4 Money Topics to Avoid at Holiday Gatherings

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Like it or not we have reached the end of the year already! The season of office parties, holiday parties, over eating and belts loosened up a notch or two. What do we do at these parties and dinners? We eat and talk. Talk and eat. Generally there is so much eating it is a struggle to avoid talking with your mouth full! Ah but manners must be maintained! In that vein, here are 4 money topics to avoid at holiday gatherings and family dinners.

  1. Political contributions. Shamelessly, I really stretched for that one! But it needs to be said every year and especially this year. We are here for a good time and it is a fact that bringing up political views will likely tick off 50% of the people and 100% of our “crazy” uncles. Even when you are in the company of like-minded individuals, you are still taking a big chance. Don’t guess just save it for another time.
  2. Big purchases. Did you get a great deal on ocean front property? Did you just buy the car of your dreams? You are doing great financially. Super! You should be happy about it but don’t bring up specifics like large purchases and a bulging bank account. Everyone else will just think your bragging. What about that large donation to the Sisters of the Poor, you say? Hey, a humble brag is still a brag! If you’re still bursting to talk about your great month-long vacation, let me help you put the reviews of each great hotel you visited on ice. Once you let the cat out of the bag about your hot new car or lavish vacation, “crazy” uncle or Chuck from accounting will put 2 and 2 together and ask you for a small loan of $5000. Or worse, he will ask you to become an investor in one of his pyramid schemes. Best to talk about the basketball game.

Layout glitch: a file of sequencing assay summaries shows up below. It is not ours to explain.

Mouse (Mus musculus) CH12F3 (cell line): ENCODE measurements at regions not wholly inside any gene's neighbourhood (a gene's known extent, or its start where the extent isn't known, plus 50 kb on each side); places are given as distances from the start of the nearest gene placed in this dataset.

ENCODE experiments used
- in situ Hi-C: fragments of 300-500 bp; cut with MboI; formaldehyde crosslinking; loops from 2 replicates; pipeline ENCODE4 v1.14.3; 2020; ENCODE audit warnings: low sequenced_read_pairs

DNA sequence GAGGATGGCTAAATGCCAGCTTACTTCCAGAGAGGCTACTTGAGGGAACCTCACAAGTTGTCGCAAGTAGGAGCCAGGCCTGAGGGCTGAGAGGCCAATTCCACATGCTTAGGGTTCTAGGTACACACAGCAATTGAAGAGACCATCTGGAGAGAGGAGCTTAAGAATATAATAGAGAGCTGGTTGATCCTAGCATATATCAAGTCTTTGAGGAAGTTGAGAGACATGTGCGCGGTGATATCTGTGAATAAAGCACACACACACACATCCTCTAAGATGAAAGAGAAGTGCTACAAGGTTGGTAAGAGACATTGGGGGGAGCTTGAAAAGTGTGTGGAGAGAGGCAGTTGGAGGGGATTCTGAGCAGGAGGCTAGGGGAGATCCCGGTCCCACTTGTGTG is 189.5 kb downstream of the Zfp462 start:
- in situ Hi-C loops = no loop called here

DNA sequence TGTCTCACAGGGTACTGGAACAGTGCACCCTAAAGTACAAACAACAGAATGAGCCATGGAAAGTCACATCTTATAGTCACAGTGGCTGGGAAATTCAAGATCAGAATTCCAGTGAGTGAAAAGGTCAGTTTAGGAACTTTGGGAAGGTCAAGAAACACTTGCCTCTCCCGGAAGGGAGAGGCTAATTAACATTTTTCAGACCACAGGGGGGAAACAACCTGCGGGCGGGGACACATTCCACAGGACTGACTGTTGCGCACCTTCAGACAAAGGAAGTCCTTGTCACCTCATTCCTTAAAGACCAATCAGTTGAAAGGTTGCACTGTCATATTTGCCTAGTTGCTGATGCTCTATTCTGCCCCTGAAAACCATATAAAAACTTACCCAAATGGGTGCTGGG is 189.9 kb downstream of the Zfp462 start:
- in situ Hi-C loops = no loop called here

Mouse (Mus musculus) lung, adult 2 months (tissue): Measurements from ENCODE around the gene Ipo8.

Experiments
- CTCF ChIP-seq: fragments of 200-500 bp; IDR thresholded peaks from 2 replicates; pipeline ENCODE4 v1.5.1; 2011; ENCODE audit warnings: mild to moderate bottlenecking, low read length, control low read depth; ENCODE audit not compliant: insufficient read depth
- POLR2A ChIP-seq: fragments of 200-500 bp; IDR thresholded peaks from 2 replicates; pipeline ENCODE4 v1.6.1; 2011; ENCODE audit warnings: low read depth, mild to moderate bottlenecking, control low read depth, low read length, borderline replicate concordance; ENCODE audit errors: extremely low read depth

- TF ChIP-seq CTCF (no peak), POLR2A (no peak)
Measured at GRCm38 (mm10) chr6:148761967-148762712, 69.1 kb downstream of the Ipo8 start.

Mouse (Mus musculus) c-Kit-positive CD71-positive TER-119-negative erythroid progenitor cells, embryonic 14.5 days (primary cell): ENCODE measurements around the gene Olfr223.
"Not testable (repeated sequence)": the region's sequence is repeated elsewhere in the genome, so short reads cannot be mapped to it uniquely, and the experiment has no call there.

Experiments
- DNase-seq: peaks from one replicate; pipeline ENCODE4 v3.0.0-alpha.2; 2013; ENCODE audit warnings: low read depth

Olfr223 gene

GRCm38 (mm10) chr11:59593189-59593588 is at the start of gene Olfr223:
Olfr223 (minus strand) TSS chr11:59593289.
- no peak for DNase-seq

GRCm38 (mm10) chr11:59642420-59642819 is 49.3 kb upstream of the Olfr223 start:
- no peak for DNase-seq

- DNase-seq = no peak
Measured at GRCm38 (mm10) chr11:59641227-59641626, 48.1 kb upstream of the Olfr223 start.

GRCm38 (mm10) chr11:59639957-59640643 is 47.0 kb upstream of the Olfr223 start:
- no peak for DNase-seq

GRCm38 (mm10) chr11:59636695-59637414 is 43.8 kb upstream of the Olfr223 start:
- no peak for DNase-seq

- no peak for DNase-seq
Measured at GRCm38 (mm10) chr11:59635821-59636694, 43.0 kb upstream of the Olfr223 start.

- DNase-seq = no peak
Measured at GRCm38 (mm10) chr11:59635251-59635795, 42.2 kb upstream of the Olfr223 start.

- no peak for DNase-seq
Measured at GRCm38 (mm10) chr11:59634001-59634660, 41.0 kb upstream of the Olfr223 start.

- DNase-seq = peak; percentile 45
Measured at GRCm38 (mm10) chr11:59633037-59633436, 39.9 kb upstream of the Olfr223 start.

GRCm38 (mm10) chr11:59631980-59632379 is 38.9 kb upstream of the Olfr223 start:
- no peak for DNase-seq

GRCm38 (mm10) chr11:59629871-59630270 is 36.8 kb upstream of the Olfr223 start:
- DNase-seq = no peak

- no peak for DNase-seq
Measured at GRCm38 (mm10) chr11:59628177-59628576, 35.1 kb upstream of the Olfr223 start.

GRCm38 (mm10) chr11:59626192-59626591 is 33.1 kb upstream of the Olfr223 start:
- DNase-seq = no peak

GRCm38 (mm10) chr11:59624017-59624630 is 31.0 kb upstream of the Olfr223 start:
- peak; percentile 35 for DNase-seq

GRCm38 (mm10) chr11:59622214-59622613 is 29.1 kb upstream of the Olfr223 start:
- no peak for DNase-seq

3. Money problems. Maybe you aren’t making any big purchases. In fact, you’ve had a rough year and are struggling to keep the lights on and a roof over your head. Don’t start spilling your guts out over the delicious food and drink! No matter how you phrase it, disclosing financial difficulties at a party sounds like complaining. Sure you can talk about your situation with friends and family but not over dinner or at a party. Enjoy the (hopefully) free food and have those discussions at an appropriate time. Go to a nonprofit credit counseling agency for free help with your finances. Then you can gush about the steps you’ve taken to get back on the right track!
  4. Other people’s money. Don’t ask people what they paid for a large purchase. It’s rude and too personal. It is okay to discuss the price of gasoline and common goods but don’t start inquiring about what they paid for a house. It feels like your prying and makes everyone uncomfortable.

This year when you find yourself sipping a drink at a party or around a large dinner table don’t be that guy or gal who makes everyone uncomfortable bragging or whining about money. So what do I talk about? Do talk about sports, fashion, your work and current events. Those conversation topics are light and fun and keeps the eye rolling to a minimum.
For a good time at your holiday gatherings, avoid all conversation topics related to money and politics.

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